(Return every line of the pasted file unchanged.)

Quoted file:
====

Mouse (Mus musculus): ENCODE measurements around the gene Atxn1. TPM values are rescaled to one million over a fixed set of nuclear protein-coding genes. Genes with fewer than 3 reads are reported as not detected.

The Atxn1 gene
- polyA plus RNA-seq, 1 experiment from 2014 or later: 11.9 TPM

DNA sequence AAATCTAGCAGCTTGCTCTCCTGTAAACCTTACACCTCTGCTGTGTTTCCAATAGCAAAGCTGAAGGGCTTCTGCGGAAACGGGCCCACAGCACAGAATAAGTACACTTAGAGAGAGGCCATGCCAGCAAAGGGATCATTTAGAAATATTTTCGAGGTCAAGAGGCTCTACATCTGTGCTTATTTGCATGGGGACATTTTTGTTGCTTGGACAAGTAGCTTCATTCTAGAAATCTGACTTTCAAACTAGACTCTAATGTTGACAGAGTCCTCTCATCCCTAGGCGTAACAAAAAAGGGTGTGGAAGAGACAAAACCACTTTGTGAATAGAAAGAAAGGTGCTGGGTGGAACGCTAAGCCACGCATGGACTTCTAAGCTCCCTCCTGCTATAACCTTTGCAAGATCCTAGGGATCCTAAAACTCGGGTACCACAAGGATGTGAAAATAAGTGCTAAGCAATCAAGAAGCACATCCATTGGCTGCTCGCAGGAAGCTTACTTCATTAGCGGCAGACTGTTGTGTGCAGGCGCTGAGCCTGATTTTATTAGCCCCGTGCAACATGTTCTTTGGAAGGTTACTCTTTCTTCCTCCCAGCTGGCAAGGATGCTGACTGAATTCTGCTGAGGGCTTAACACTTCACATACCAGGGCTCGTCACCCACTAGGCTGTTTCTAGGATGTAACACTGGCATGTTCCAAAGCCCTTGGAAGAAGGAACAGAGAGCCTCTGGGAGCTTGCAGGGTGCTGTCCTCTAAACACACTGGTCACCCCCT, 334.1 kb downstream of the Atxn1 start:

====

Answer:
Mouse (Mus musculus): ENCODE measurements around the gene Atxn1. TPM values are rescaled to one million over a fixed set of nuclear protein-coding genes. Genes with fewer than 3 reads are reported as not detected.

The Atxn1 gene
- polyA plus RNA-seq, 1 experiment from 2014 or later: 11.9 TPM

DNA sequence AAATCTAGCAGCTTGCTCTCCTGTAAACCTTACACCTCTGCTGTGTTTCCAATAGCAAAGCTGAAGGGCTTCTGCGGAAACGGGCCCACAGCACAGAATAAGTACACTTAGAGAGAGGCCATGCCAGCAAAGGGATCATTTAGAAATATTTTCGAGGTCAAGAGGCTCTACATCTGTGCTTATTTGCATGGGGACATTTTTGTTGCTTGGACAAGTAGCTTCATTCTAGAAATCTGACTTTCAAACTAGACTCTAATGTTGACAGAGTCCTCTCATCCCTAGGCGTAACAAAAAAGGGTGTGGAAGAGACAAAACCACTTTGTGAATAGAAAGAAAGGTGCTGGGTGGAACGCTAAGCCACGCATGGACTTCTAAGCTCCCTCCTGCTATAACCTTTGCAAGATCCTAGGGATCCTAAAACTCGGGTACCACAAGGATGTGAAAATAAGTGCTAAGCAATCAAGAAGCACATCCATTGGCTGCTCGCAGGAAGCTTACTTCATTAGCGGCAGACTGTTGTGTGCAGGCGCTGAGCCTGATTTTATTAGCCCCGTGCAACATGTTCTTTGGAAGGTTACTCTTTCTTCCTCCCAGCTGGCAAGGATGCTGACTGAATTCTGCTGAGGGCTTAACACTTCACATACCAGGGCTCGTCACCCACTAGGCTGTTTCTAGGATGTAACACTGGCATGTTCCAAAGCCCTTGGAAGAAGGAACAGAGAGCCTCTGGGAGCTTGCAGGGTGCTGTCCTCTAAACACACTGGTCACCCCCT, 334.1 kb downstream of the Atxn1 start: